Adobe Character Animator, software that's been available in a preview version as part of Adobe Creative Cloud since last year. (If you download After Effects CC, you get Character Animator along with it.)
How Homer Simpson Appeared Live via Adobe Character Animator
In a TV First, The Simpsons Had an Animated Character Taking Phone Calls from Viewers
StudioDaily.com by Bryant Frazer
Taking the live-TV trend to counter-intuitive lengths, The Simpsons made history last night by having an animated character — Homer Simpson, no less! — conduct a live Q&A at the end of a prime-time broadcast. For about three minutes at the end of this Sunday's episode, Homer appeared in the Fox Studios Secret Bunker to take calls from the viewing audience. Remarkably, he looked just like Homer Simpson, even though voice actor Dan Castellenata was performing him live. How'd they do it? The animators used Adobe Character Animator, software that's been available in a preview version as part of Adobe Creative Cloud since last year. (If you download After Effects CC, you get Character Animator along with it.) We asked Adobe's Bill Roberts, senior director of video product management, for some details.
StudioDaily: What was the genesis of this? Did The Simpsons find Character Animator on their own and think they could make it work, or did you approach them about using it for something along those lines?
Bill Roberts: The nice thing was that it was them who came to us. It would be pretty bold of us to go out to as The Simpsons to be one of our first flagship customers. But when they saw what Character Animator could do, they started poking around and talking to the team. They liked that it wasn't something that could just drive the mouth poses. They wanted to create a bunch of other triggers. Think of them as loops in traditional animation. They liked the level of control they could dial in to this to deliver the experience that they wanted. So our team has been working with them, helping them push it farther and farther. From the intitial contact to what they did last night, they ended up doing a lot more with the product than we initially anticipated.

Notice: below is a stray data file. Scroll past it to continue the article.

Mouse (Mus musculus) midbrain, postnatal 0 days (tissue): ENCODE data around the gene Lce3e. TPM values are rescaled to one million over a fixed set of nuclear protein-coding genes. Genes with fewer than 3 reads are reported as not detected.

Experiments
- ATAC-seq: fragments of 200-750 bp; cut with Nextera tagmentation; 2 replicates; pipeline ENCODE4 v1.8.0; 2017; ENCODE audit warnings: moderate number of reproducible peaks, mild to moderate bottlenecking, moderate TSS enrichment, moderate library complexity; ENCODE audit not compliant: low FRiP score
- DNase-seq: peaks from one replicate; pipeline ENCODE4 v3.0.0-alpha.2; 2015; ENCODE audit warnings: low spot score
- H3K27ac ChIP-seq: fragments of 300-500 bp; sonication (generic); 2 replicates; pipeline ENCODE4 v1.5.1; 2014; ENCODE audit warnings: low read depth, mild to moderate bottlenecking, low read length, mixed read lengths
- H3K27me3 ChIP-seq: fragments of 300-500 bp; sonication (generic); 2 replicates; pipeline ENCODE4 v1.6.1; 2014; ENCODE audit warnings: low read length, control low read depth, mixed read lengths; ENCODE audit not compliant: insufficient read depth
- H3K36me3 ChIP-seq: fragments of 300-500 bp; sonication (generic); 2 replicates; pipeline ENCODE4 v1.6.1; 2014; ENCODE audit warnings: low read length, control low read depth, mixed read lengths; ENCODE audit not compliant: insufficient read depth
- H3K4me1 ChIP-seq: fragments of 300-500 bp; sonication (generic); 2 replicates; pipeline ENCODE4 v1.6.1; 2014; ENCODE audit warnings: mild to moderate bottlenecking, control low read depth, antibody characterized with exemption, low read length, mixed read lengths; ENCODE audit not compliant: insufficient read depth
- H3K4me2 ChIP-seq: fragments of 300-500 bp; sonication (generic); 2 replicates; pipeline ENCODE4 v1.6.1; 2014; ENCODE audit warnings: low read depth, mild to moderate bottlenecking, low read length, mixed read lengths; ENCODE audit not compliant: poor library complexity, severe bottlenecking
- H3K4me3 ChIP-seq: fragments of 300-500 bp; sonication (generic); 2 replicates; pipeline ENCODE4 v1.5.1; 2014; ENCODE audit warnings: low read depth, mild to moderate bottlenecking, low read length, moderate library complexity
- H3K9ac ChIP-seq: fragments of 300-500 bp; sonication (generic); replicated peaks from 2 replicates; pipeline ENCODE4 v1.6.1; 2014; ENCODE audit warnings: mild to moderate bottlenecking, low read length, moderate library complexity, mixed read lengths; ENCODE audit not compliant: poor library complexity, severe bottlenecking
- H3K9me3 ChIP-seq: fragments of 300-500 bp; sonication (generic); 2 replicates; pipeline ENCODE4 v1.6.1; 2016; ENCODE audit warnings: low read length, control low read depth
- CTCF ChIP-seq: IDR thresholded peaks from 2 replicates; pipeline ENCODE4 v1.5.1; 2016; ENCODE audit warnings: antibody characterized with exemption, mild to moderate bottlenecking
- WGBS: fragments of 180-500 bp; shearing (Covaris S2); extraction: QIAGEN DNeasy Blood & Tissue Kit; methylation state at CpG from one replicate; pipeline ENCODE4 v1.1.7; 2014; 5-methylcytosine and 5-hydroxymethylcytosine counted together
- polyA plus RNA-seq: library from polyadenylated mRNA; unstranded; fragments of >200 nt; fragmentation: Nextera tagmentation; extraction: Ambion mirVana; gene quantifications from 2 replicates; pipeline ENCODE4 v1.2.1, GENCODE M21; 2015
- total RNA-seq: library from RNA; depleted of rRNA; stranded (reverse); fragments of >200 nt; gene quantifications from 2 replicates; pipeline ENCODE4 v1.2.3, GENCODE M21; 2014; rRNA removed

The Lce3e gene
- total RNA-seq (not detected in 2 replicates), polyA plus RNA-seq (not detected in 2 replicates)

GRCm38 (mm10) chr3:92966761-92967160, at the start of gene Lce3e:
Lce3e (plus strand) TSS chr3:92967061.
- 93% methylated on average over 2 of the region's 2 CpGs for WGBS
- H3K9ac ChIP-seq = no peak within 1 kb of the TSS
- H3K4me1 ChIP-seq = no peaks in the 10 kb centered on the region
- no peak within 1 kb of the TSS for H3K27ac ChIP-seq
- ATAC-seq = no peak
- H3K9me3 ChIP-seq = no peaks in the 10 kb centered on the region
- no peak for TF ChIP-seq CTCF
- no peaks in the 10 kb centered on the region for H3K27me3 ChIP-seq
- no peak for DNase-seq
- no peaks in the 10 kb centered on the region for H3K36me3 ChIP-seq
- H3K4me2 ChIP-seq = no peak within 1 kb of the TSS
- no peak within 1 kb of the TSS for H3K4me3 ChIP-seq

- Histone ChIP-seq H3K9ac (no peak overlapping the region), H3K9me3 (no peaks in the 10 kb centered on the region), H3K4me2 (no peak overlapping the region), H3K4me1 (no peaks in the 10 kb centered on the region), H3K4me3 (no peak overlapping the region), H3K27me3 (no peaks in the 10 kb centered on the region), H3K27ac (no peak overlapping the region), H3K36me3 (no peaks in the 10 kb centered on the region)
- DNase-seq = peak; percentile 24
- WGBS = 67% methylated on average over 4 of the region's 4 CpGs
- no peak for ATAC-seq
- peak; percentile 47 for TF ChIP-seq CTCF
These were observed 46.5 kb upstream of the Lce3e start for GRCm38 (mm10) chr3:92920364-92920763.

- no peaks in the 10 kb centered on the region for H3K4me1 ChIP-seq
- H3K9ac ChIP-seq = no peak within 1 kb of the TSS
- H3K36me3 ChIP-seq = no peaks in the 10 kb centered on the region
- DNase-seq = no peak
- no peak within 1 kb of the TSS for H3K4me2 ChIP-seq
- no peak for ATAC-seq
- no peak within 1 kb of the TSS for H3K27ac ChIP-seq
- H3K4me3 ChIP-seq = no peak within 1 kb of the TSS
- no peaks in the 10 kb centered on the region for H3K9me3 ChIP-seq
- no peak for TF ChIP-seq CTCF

What was involved in the live production? Was it just Dan Castellenata sitting at a computer and looking into a camera, or was there more involved in getting the results to look exactly like The Simpsons?
Their biggest thing, once they realized they could do it at all, was seeing how close they could get to the animation style of the regular program...[continue reading]